Scientists have claimed that if we ever do find a signal from an advanced alien civilization, those aliens are likely to be dead by the time we hear it.
Published on arXiv, the team examined how long civilizations might stick around, and also how far away from us they are likely to be.
It’s thought there could 20 to 40 billion Earth-sized worlds in the Milky Way with habitable conditions. However, we can’t yet estimate how many of these could have spawned life so far, nor if they have been around long enough to “retain liquid water during Darwinian time scales,” the researchers write.
The key is the lifetime of a detectable technological civilization. In the famous Drake Equation, devised by SETI astronomer Frank Drake in 1961, this is the value L. Estimates for this lifetime range from 106 to 12,100 years or more.
The authors, which include Drake himself, note that humanity has only covered 0.001 percent of the Milky Way with signals in 80 years. Even at the upper limit of the lifetime for civilization, we will not have covered the entire galaxy.
“According to this estimate, SETI should detect on more than 120 different signals,” the researchers write, noting this is “a bounty compared to the present zero.”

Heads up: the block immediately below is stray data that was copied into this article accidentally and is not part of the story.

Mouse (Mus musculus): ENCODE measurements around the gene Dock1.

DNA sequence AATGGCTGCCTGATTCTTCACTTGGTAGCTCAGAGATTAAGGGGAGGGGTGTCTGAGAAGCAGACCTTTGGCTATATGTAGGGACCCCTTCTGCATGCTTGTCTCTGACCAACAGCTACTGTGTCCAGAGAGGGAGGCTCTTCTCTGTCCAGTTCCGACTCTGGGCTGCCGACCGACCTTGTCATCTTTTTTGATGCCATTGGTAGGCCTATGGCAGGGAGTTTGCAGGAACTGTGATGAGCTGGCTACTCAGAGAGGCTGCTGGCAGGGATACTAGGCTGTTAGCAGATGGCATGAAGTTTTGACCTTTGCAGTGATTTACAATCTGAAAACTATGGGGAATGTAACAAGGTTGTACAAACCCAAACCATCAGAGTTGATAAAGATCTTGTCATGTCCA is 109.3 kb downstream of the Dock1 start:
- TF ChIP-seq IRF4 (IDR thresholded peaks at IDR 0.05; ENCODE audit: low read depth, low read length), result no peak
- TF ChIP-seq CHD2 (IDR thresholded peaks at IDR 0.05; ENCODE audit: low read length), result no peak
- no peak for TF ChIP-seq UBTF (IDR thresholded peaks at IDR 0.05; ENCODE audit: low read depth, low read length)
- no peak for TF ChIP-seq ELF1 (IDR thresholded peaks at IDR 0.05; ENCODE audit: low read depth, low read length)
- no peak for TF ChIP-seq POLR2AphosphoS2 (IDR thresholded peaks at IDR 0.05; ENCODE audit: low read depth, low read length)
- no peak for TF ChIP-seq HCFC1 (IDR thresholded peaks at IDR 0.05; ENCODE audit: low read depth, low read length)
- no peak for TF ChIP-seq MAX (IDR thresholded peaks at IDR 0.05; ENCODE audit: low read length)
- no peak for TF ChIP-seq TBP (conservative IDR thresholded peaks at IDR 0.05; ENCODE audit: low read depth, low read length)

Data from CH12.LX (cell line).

But if any civilization has sent a signal, and has lasted less than 100,000 years – the width of the galaxy in light-years – then the chances of finding a civilization from a living galaxy are incredibly small.
“If the civilization emitted from the other side of the galaxy, when the signal arrives here, the civilization will already be gone,” Claudio Grimaldi from the Federal Polytechnical School of Lausanne in Switzerland, lead author on the study, told Science News.
They note that when a civilization stops emitting, their signals will continue traveling out in a “shell wall”, a sort of echo from the dead civilization. And it might be possible to spot these, but the odds are not necessarily in our favor of finding someone alive.
“The transmissions arriving at Earth may come from distant civilizations long extinct, while civilizations still alive are sending signals yet to arrive,” they write.
Still, the big factor here is we just don’t know how likely life is to arrive on a planet. There are plenty of potentially habitable world within 80 light-years of Earth, close enough to have received a signal from Earth.
Was intelligent life on our planet a fluke, though, or is it widespread? Until we answer that question, it’s difficult to jump to any conclusions just yet.